“From Aztec shore to Arctic Zone, to Europe and Far East, the Flag is carried by our ships in times of war and peace: And never have we struck it yet, in spite of foemen’s might, who cheered our crews and cheered again for showing how to fight. We’re always ready for the call, we place our trust in thee. Through surf and storm and howling gale, high shall our purpose be. ‘Semper paratus’ is our guide, our fame, our glory too. To fight to save or fight and die! Aye! Coast Guard, we’re for you.” (U. S. Coast Guard Hymn)
Today, at the end of our Independence Day weekend, I have remembered my years in the Coast Guard and the many experiences that reflected the truth of our motto, semper paratus — always ready. Preparation for quick and decisive response to the most unexpected was our hallmark. Our role in saving lives and protecting national security was ever paramount. I was proud to be able to serve, and I would do it all over again in a heartbeat.
2020 has certainly be a year of the unexpected: the emergence of COVID-19. Over one half million are already dead from the virus. Jobs and economic independence have been lost– the U.S. unemployment is now down to 17 millions of workers. Lost too is much freedom. Prudent people avoid the hazards of group interaction, including in-person worship, and minimize potential exposure. But shutting down and staying in can be a hard burden. But, as Jesus tells us in this morning’s gospel passage, in him it can be light.
I am proud to say that the Church has adapted well to the unforeseen. Now clergy are conducted private services and archiving them to You Tube, or at least blogging the sermon (as I do), or livestreaming Mass (as I will do soon). In many churches, real ‘virtual’ choirs are springing up, telephone contacts increasing (as with us), zoom-room meetings (as we Okie clergy have every week with our two bishops), and our zoom Bible classes (ours having been offered by Shelley Martin Young). Researchers for the diocese tell us our web offerings are picking up a lot of views from people who would never have tried an Episcopal service in-person, inquirers who can now find an opportunity to check us out online. Evangelism tools we never expected!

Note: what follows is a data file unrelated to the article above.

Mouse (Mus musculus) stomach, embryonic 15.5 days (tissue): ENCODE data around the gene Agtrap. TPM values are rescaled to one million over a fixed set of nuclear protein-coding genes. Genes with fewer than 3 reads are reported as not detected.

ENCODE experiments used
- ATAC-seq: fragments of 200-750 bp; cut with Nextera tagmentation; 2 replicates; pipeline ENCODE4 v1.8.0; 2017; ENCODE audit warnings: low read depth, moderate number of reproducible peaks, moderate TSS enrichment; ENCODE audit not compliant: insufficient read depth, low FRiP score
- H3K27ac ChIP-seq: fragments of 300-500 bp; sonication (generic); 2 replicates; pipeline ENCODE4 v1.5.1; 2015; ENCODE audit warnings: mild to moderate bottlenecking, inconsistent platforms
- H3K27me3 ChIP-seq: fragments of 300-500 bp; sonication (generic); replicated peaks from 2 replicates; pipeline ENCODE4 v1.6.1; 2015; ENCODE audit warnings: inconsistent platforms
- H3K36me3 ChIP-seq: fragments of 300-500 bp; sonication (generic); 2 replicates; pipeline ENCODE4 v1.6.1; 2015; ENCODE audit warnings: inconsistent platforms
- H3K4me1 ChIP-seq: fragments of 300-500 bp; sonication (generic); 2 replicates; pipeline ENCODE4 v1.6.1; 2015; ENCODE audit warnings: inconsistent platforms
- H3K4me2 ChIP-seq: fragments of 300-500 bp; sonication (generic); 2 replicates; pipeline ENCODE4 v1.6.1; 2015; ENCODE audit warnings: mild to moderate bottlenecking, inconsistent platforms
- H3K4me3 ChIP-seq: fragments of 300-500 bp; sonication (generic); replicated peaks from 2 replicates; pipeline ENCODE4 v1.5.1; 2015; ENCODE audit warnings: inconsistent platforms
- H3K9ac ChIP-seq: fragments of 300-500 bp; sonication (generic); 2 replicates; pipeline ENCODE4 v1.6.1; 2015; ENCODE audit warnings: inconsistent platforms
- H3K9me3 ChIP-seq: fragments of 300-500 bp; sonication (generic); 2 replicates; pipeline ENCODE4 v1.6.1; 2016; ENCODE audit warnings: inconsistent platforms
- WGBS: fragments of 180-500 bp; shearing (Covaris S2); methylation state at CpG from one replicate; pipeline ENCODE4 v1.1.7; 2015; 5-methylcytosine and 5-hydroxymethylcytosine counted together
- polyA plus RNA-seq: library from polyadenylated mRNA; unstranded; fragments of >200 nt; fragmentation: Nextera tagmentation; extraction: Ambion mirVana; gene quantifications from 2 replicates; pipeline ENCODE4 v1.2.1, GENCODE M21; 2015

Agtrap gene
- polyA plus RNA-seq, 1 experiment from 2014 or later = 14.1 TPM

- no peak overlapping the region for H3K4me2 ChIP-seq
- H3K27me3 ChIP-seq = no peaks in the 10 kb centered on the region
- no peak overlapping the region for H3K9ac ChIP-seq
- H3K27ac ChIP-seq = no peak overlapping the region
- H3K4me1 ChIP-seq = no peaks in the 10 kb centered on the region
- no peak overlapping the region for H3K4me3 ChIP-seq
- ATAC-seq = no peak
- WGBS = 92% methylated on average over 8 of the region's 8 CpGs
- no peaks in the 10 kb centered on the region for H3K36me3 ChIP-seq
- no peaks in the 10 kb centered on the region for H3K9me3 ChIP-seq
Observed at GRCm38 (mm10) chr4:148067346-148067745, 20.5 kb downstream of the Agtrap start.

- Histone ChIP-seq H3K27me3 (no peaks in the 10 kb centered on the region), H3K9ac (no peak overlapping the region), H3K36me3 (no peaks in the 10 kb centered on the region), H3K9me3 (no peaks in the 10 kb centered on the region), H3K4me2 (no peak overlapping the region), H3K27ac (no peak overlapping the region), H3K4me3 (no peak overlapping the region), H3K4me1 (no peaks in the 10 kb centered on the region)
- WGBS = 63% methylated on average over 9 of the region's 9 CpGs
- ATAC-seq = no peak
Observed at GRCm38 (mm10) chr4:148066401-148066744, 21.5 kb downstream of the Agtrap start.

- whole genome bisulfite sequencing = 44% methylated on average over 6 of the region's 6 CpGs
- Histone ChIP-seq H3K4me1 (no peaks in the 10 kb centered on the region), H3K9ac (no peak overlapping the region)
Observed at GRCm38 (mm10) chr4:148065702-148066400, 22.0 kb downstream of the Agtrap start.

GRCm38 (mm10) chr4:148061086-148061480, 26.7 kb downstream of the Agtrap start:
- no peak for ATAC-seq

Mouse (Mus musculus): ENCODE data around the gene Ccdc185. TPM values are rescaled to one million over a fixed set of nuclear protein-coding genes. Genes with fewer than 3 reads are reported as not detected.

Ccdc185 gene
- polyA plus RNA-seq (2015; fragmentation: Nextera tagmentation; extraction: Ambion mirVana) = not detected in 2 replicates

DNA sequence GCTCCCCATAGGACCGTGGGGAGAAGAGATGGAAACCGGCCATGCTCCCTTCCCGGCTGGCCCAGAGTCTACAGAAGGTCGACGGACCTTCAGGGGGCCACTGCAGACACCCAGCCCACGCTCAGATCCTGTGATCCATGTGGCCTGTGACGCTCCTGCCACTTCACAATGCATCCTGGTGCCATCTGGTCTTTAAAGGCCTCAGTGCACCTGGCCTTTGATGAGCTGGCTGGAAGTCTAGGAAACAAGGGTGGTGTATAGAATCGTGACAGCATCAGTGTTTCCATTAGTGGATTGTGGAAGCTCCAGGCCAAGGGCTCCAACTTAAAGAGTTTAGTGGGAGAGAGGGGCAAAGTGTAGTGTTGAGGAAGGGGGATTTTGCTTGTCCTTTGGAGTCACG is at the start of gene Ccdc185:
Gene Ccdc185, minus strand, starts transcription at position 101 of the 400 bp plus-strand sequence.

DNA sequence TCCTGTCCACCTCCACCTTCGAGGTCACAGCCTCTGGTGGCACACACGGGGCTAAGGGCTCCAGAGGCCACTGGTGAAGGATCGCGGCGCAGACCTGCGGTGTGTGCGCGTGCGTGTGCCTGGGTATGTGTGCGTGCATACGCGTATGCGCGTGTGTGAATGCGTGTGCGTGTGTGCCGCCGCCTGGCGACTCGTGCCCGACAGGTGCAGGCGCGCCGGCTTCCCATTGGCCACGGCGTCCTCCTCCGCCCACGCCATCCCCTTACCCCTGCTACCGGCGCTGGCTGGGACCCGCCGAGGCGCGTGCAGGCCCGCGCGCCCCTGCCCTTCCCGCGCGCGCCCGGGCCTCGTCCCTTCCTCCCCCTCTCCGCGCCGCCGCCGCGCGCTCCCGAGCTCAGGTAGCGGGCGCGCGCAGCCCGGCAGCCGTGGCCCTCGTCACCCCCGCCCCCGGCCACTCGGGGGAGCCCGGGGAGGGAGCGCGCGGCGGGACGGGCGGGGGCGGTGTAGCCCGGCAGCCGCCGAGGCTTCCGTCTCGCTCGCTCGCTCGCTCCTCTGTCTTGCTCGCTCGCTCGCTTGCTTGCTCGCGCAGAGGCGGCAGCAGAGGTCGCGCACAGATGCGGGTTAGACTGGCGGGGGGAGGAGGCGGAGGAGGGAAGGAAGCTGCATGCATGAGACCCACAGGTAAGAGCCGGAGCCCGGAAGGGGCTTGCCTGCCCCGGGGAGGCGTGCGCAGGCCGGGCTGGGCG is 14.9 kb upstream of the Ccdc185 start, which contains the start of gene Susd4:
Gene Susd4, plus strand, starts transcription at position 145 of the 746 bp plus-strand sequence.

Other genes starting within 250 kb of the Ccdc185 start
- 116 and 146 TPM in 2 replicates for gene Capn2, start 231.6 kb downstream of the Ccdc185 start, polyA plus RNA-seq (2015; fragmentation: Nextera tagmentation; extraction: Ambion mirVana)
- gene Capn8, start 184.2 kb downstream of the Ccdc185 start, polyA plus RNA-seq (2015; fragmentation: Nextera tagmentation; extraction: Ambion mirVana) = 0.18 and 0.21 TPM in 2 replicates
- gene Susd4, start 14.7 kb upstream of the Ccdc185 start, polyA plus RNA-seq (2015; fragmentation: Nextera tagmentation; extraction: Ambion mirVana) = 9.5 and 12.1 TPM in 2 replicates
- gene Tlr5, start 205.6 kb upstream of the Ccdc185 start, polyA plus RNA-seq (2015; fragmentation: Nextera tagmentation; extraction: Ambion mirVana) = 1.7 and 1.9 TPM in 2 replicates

At the same time, though, we need to guard against two key heresies that go hand-in-hand in our culture. First is the notion that religion is a commodity, a form of inspiring entertainment paid for by tithes, available on-call, and providing worship “experiences” for the private Christian consumer, No, religion as we understand in it in our Anglican context is a way of life that involves full surrender to God. It is deeply rooted in history and lived out in two thousand years of unbroken Catholic succession. For each Mass is a participation in the eternal sacrifice of Christ before the Throne of Heaven, at all times and for all people. (“He is the perfect offering for our sins, and not for ours only, but for the sins of the whole world.”) We do not provide Communion as a commodity; it is the ritual by which we celebrate who we are. We offer ourselves a living sacrifice, even as we offer the Sacrifice of Christ to the Father for the sins of the world. When gathering for worship and physical reception of the Sacrament of Christ’s Body and Blood can be imprudent, even downright dangerous as it is now, we can still make our own Spiritual Communion today and every Lord’s Day.
The second heresy is the idea that religion is a purely private matter. No, we the Body of Christ, are one people on one journey heavenwards. We have one Lord, one Faith, one baptism, one God and Father of us all. And we are a family, not a collection of lone-ranger consumers. As such, we are able to resist the tendency of many in our country to confuse Christianity with our culture’s false values. Reactionary politics divide, while Christ unites. We focus on replicating in ourselves the actual life and teachings of our Master.
In summation, as we move through these most uncertain and disheartening times, we must remain true to who we are, patient in our adversity; united with each other in love, prayer, and service; and semper paratus — always ready for the call to respond in new creative, sacrificial ways to whatever may come, to see that God is doing exciting things in us in unexpected ways.